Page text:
The night I truly ‘got’ the shining genius of Charlie Parker I was in my girlfriend’s apartment on the Lower East Side. The year was 1961. I was nineteen, she was much older and hipper, and had turned me on not only to some great music but to getting high as well. She had all the essential jazz records, including the one on the turntable that night. It was The Fabulous Bird, on the old Jazztone label, consisting of reissues of some of Bird’s phenomenal 1947 Dial sessions. She had a very low-fi stereo—I can still see the nickel she had scotch-taped to the tone arm to keep it in the grooves. But the fidelity didn’t matter, in part at least because this evening I had just smoked a
“Ring out the false, ring in the true.”
– Alfred Lord Tennyson
In this June, 1964 Down Beat Blindfold Test hosted by pianist, composer, producer and journalist Leonard Feather — who created this famed feature and first published it in the late 1930’s in Melody Maker — the ears of Miles Davis are tested.
Although Feather writes in the introduction that Davis “does not have an automatic tendency to want to put everything down,” he appeared to be in rare form on this date. His remarks are brilliant, blistering, biting, sarcastic, insulting…and that’s just in his comments on the first record! Miles take aim at artists and record companies, musical styles and
The great jazz singer Jon Hendricks died in New York earlier today at the age of 96. In his New York Times obituary, Peter Keepnews writes that “Mr. Hendricks did not invent this practice, known as vocalese — most jazz historians credit the singer Eddie Jefferson with that achievement — but he became its best-known and most prolific exponent, and he turned it into a group art.”
His work with Lambert, Hendricks and Ross was one of my gateways into jazz music. My childhood home had only a few mostly dreadful record albums (and my beloved mother’s favorite radio station was KABL/San Francisco, with Mantovani and 101 Strings in heavy rotation on the Philco clock radio on the kitchen counter), but somewhere in the bowels of the house was Sing a Song of Basie LP that would somehow occasionally make its way on to our Hoffman stereo system’ turntable — in competition for time with Creedence and the Doors and Beatles 45’s. Even as a little kid I could tell this was “hip” music, and it ultimately led me to an unforgettable experience.
When I was living in Berkeley in the late seventies I went to see him on stage in a small North Beach
“Great Encounters” are book excerpts that chronicle famous encounters among twentieth-century cultural icons. This edition tells the story of the evening in c. 1930 that Louis Armstrong taught Buck Clayton how to perform a trumpet technique known as the “gliss”
The legendary pianist Erroll Garner’s most famous composition, “Misty,” was written as an instrumental in 1954 for his 1955 album Contrasts. Lyrics were added in 1959 by Johnny Burke and it became the signature song of Johnny Mathis, and was subsequently recorded by Sinatra, Sarah Vaughan, Etta James, and countless others. Garner’s version was inducted into the Grammy Hall of Fame in 1991.
In this excerpt from an interview with the drummer Art Taylor, Garner describes how he wrote “Misty:”
In this entertaining short excerpt from Arnold Shaw’s 1971 homage to the jazz clubs of New York, 52nd Street: The Street that Never Slept, Ralph Watkins, owner of legendary New York City clubs like Kelly’s Stable, the Royal Roost (the famed chicken restaurant nicknamed the “Metropolitan Bopera House” due to it being near the Metropolitan Opera House) and Bop City, remembers the blind pianist Art Tatum:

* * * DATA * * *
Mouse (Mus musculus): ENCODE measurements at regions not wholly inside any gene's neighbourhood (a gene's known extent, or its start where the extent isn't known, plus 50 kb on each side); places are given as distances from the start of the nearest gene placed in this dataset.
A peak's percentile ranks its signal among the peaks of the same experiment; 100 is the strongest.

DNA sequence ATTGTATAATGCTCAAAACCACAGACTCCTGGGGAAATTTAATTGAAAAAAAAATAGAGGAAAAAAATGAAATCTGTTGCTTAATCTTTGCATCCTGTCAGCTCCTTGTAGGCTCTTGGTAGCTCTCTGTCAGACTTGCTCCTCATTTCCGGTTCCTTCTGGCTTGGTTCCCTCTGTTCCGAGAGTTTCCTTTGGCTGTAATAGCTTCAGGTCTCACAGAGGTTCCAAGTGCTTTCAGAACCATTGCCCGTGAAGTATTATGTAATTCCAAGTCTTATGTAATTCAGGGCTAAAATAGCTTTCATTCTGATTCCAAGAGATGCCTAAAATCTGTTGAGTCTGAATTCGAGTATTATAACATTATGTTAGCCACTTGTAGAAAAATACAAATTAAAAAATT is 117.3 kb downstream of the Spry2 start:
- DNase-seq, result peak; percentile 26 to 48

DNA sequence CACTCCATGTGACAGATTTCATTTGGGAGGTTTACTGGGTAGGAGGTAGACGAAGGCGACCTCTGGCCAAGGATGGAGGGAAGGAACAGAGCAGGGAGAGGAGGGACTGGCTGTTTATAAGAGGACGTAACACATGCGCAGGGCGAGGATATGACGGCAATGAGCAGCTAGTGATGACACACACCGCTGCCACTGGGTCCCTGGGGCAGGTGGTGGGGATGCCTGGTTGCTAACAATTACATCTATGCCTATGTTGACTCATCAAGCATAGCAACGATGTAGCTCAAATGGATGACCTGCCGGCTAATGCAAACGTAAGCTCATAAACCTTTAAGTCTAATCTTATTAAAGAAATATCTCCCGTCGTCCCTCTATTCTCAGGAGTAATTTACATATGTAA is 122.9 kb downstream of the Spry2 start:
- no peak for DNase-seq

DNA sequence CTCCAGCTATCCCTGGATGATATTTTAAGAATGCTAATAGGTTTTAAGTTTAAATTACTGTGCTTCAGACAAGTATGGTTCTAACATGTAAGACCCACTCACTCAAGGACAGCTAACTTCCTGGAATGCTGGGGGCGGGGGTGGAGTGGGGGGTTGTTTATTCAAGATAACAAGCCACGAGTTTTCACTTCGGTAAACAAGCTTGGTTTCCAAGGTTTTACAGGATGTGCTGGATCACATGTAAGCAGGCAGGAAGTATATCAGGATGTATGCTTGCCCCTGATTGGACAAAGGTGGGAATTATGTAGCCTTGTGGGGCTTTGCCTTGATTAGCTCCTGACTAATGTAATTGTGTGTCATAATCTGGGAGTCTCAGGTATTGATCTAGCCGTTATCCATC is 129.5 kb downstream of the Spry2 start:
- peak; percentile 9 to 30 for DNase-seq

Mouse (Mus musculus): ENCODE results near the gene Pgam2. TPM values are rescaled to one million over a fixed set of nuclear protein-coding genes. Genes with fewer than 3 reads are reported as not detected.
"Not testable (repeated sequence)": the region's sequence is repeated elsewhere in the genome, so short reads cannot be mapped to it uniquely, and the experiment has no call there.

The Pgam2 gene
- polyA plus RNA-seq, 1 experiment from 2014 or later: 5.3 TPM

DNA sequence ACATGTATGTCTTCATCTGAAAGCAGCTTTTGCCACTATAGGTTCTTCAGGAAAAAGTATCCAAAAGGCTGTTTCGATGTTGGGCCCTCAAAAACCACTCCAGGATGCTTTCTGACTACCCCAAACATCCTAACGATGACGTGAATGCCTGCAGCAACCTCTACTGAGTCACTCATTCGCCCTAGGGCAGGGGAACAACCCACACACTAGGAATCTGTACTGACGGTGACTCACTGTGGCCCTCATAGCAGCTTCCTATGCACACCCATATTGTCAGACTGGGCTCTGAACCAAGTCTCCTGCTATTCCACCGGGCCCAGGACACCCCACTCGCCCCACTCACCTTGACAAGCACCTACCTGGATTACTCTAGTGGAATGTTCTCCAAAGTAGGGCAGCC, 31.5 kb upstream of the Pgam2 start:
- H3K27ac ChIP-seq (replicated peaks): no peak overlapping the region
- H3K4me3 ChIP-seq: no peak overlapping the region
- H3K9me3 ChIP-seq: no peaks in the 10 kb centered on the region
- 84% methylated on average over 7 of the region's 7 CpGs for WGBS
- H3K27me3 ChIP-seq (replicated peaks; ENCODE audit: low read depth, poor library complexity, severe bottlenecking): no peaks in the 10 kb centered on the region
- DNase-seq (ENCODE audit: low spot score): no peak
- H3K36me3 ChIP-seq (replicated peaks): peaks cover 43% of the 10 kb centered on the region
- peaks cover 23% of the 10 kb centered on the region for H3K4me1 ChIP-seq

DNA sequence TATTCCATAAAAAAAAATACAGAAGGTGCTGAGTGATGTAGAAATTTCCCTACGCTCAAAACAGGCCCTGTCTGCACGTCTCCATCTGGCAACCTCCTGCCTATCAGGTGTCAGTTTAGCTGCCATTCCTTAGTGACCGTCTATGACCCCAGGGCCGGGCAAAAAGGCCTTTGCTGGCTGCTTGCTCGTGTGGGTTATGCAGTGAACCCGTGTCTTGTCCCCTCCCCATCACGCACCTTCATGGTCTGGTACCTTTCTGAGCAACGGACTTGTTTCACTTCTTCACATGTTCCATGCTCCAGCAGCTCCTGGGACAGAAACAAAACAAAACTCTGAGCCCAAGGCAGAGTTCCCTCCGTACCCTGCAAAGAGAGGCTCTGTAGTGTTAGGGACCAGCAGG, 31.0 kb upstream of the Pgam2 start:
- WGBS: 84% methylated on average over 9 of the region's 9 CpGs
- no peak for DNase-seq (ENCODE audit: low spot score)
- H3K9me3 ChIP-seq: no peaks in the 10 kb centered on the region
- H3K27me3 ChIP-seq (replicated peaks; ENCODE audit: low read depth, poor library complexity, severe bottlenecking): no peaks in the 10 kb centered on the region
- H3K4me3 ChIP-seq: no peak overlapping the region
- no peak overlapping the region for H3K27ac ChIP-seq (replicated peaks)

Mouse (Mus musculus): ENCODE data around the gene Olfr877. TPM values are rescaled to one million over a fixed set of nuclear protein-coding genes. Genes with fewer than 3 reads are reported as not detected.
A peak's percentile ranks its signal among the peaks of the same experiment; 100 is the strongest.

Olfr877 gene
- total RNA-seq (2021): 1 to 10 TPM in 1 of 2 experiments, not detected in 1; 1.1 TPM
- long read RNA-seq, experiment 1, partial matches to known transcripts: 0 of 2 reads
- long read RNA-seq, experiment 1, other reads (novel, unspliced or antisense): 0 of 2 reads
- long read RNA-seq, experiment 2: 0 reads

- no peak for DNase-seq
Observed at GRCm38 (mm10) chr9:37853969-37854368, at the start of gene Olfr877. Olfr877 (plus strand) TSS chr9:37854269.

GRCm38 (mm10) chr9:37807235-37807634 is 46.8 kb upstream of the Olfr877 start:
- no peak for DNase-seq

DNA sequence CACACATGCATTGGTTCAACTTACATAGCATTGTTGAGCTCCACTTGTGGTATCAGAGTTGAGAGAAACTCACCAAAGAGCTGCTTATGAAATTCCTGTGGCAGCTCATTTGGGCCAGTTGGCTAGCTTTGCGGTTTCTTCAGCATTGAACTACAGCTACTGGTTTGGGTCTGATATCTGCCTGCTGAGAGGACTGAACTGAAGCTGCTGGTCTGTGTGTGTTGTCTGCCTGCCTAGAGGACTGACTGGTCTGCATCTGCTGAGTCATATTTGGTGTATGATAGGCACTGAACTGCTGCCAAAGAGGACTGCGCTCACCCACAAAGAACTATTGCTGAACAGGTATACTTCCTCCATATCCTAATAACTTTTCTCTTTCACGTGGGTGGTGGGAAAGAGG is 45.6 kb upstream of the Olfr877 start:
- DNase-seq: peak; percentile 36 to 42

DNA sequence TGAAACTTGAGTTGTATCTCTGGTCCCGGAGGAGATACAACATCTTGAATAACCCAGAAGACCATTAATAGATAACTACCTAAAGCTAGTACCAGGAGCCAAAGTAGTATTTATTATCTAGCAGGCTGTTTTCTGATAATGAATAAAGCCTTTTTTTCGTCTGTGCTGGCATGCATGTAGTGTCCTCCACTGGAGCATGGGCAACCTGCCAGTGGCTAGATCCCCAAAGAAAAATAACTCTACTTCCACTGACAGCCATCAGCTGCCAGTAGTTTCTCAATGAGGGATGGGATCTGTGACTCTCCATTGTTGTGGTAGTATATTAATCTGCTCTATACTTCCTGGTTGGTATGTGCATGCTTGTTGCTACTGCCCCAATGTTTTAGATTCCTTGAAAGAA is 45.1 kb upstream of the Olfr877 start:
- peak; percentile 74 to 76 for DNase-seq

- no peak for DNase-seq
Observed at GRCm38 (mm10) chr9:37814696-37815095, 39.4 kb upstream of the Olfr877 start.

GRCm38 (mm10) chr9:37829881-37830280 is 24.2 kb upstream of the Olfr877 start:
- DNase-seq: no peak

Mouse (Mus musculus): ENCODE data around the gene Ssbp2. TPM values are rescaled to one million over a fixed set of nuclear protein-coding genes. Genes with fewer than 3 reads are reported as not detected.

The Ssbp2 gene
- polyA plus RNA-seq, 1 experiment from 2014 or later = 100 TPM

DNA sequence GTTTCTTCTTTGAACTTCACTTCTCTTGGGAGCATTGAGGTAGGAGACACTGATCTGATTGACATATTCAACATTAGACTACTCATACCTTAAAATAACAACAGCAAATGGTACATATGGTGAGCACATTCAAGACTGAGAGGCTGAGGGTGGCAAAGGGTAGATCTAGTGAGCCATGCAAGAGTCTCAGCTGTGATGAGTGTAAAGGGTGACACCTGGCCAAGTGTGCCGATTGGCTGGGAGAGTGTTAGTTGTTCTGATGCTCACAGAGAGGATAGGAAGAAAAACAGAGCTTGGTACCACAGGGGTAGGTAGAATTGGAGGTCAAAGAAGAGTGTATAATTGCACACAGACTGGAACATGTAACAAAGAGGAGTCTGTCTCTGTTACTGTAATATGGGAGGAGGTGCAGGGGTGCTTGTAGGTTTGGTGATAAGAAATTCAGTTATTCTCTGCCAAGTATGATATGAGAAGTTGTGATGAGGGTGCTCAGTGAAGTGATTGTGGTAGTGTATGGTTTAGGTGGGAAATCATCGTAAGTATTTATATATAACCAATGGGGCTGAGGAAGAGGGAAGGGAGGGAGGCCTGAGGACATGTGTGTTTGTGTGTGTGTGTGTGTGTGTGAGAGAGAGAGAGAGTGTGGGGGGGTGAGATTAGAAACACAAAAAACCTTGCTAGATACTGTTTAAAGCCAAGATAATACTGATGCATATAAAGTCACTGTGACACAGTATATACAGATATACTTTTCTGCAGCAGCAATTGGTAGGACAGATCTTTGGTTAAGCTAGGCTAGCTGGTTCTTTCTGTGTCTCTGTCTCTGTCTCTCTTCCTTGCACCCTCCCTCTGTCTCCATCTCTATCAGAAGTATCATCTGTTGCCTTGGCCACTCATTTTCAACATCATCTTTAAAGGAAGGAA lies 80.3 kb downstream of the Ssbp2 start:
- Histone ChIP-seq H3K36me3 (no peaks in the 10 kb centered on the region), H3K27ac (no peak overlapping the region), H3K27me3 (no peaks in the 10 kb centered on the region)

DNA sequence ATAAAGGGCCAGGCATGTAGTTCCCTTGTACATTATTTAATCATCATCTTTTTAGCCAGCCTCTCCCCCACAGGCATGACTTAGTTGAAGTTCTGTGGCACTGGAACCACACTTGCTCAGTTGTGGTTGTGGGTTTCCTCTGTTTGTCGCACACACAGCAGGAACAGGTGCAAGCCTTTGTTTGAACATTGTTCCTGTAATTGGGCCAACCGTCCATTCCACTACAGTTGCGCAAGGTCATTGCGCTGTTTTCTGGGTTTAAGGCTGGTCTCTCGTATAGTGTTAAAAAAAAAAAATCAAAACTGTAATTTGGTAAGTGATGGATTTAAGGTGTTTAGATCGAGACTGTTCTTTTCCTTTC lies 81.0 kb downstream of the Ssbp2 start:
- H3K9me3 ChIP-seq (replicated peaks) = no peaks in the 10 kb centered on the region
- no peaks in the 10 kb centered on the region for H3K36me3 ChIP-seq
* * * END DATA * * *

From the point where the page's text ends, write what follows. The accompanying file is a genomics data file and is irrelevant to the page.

“The 52nd St. performer that stands out in my mind is Art Tatum, above everyone else. Not only his musicianship but the fire in him. He had a way when he was annoyed. When people were talking during his playing, he’d stand up, bang the piano shut, stare in their direction, and tell them off: ‘Quiet, you
I came across a classic August, 1956 piece in Down Beat, “A Tribute to Brownie,” in which none other than Quincy Jones pays homage to the recently deceased Clifford Brown, and expresses a critical eye on the business of jazz – and his fellow performers – at the time…Here is the prominent and most entertaining section of the piece:
Here was the perfect amalgamation of natural creative ability, and the proper amount of technical training, enabling him to contribute precious moments of musical and emotional expression. This inventiveness placed him in a class far beyond that of most of his poll-winning contemporaries. Clifford’s self-assuredness in his playing reflected the mind and soul of a blossoming young artist who would have rightfully taken his place next to […] Continue reading »
Fats Domino is remembered as a rock and roll legend, and idolized by many musicians of his era, including Elvis Presley, who, according Peter Guaralnick, author of Careless Love: The Unmaking of Elvis Presley, referred to Fats as “The King of Rock and Roll.”
In 2006, Jerry Jazz Musician contributor Adrienne Wartts interviewed Domino’s biographer Rick Coleman…You can read it by
Dizzy Gillespie — born 100 years ago today — recalls his childhood in this excerpt from his 1979 autobiography, To BE, or not…to BOP
The pictures show me as a very beautiful boy, but I was the last of nine children and my arrival probably didn’t excite anybody. So many people had been born at our house before. I don’t think Mama felt too blessed about having nine children, unless “blessed” means “wounded” like it does in French. She probably figured someone had put the bad mouth on us.
Every Sunday morning, Papa would whip us. That’s mainly how I remember him. He was unusually mean; and hated to see or hear about his